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Question34 How do you operate the entrance curtain?

illustration

The entrance curtain is an important stage prop in itself. It is used as a border between this world and the other world in many plays, and gives a special impression as performers enter and exit. The curtain is manipulated with long bamboo poles held by two people. There are several patterns of opening and closing the curtain, each of which has a particular dramatic effect.

When the curtain opens or shuts as costumed performers pass, it is called “honmaku” (full curtain). When it is rolled up at one side as musicians or Kyōgen actors pass, it is called “katamaku” (one-side curtain). In this case, the operator raises the curtain with his hand. There is another pattern of the curtain operation, "hanmaku" (half curtain), in which the curtain rises once to make the second-half leading actor visible, and then falls and rises again in the full-curtain operation to get him in to continue the play. This staging technique expresses the increase of tension when the actor enters.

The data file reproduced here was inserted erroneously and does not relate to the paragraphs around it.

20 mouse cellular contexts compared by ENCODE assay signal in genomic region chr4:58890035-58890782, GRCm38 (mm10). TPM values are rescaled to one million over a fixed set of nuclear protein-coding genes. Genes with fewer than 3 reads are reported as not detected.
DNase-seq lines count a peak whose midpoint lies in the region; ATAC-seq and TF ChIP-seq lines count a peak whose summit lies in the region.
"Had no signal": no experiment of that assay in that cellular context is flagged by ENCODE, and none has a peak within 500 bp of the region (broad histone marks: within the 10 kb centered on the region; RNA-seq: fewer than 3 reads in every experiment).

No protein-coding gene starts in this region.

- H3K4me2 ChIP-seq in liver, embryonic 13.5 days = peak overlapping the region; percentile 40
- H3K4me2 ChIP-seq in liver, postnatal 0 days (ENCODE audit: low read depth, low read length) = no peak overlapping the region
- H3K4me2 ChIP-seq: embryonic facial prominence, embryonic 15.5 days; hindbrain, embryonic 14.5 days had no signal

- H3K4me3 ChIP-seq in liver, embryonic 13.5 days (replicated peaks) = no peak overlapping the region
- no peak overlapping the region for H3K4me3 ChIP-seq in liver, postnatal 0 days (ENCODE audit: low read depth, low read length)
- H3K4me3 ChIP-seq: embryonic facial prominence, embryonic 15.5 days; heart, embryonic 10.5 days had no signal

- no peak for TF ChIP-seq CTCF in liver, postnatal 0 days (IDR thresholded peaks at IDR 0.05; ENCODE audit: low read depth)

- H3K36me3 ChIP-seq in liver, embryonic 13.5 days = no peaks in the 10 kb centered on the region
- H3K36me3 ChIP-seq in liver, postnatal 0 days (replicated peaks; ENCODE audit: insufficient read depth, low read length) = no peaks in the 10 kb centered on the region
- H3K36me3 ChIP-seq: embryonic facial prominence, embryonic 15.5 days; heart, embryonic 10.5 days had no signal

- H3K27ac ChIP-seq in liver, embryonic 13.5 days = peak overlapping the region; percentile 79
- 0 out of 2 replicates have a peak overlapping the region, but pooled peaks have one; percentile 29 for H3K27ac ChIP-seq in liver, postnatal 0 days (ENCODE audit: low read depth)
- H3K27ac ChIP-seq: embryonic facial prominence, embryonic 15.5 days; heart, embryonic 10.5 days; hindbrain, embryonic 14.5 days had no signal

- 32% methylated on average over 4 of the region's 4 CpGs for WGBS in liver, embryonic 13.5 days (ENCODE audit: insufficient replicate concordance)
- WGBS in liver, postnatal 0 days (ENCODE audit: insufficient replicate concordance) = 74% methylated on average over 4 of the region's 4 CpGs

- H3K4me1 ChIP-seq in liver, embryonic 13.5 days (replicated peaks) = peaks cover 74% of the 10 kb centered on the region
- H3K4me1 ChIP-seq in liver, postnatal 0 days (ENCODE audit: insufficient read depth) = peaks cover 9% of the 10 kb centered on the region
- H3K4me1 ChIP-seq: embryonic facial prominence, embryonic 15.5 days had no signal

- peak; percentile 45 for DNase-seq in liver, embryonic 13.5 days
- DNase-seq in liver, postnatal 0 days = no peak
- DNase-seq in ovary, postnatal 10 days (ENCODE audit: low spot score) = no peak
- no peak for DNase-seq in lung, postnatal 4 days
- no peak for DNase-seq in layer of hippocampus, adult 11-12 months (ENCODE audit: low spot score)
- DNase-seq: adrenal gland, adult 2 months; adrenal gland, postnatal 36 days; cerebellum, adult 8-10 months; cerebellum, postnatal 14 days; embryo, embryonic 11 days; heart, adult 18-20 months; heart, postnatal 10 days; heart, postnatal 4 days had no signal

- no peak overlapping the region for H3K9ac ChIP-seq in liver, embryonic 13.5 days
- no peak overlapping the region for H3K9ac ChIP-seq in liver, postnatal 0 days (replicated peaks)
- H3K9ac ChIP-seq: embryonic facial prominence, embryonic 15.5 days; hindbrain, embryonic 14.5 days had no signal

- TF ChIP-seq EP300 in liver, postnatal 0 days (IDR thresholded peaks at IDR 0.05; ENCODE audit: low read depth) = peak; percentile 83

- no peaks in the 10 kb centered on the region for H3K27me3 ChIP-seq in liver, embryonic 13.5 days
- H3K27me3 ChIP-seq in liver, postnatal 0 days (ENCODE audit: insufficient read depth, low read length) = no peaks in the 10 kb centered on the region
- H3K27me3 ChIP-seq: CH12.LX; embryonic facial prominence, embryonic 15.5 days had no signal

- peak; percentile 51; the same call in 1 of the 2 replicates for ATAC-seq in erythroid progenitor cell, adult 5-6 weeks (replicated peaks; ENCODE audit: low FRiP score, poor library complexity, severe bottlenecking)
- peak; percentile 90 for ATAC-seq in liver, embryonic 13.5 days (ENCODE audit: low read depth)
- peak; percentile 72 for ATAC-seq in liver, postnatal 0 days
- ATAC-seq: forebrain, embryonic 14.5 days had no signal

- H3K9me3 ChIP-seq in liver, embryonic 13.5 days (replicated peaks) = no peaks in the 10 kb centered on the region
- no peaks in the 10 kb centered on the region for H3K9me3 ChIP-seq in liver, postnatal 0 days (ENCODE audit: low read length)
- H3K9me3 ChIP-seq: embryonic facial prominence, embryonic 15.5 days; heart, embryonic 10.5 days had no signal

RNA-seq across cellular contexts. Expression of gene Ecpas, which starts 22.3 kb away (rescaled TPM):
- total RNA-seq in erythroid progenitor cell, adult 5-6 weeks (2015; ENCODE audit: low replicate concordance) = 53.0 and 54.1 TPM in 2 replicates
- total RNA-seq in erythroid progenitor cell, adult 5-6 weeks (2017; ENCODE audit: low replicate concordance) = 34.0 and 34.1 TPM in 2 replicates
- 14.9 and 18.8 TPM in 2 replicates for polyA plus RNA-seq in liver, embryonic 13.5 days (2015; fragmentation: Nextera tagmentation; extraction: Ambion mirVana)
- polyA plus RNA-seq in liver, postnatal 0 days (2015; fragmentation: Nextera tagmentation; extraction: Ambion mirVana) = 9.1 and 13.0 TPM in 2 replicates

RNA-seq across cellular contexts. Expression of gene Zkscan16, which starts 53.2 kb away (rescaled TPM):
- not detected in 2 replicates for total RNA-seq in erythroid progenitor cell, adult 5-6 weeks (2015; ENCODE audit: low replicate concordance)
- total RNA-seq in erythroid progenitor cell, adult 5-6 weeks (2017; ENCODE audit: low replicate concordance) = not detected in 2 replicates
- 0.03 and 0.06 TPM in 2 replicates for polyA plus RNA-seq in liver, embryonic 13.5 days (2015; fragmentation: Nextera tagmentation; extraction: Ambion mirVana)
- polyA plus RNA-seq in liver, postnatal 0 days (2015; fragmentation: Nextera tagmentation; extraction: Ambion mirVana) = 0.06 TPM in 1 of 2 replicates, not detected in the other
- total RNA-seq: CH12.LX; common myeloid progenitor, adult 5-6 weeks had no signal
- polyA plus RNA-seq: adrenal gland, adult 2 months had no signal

It is normal that young members of the troupe are in charge of the curtain operation in order to physically learn the stage development and the tension in the performances. Kōken (stage manager) are responsible for that portion in certain difficult pieces. Manipulation of the curtain seems a simple element, yet it plays an important role in Noh plays, essential to creating dramatic scenes.

(Jul 29, 2008)


illustration : Hiroko Sakaki
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